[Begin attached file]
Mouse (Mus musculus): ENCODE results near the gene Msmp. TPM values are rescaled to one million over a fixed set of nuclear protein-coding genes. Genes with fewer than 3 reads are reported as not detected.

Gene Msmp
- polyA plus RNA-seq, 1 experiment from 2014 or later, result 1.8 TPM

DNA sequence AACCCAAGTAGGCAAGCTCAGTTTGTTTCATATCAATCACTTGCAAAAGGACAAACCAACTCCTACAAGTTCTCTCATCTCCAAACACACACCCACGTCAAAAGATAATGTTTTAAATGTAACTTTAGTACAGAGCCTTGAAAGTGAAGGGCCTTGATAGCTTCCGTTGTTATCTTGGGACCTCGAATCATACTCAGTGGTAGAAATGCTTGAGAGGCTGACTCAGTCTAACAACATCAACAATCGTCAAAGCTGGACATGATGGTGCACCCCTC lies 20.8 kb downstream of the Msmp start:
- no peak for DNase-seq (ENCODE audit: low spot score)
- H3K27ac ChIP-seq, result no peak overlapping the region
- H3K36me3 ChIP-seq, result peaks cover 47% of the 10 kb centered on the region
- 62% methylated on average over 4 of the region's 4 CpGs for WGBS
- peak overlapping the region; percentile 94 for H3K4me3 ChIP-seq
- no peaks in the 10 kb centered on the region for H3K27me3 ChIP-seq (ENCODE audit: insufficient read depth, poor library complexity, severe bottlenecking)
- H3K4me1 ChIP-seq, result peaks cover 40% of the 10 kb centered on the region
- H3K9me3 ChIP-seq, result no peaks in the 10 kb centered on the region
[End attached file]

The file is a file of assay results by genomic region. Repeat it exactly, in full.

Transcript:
Mouse (Mus musculus): ENCODE results near the gene Msmp. TPM values are rescaled to one million over a fixed set of nuclear protein-coding genes. Genes with fewer than 3 reads are reported as not detected.

Gene Msmp
- polyA plus RNA-seq, 1 experiment from 2014 or later, result 1.8 TPM

DNA sequence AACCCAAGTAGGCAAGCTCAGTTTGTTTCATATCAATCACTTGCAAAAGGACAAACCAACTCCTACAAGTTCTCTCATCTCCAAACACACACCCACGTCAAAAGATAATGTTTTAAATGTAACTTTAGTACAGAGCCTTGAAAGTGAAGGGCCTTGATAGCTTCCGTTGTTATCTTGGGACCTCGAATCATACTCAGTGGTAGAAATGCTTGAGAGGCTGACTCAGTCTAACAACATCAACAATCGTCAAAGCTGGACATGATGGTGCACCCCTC lies 20.8 kb downstream of the Msmp start:
- no peak for DNase-seq (ENCODE audit: low spot score)
- H3K27ac ChIP-seq, result no peak overlapping the region
- H3K36me3 ChIP-seq, result peaks cover 47% of the 10 kb centered on the region
- 62% methylated on average over 4 of the region's 4 CpGs for WGBS
- peak overlapping the region; percentile 94 for H3K4me3 ChIP-seq
- no peaks in the 10 kb centered on the region for H3K27me3 ChIP-seq (ENCODE audit: insufficient read depth, poor library complexity, severe bottlenecking)
- H3K4me1 ChIP-seq, result peaks cover 40% of the 10 kb centered on the region
- H3K9me3 ChIP-seq, result no peaks in the 10 kb centered on the region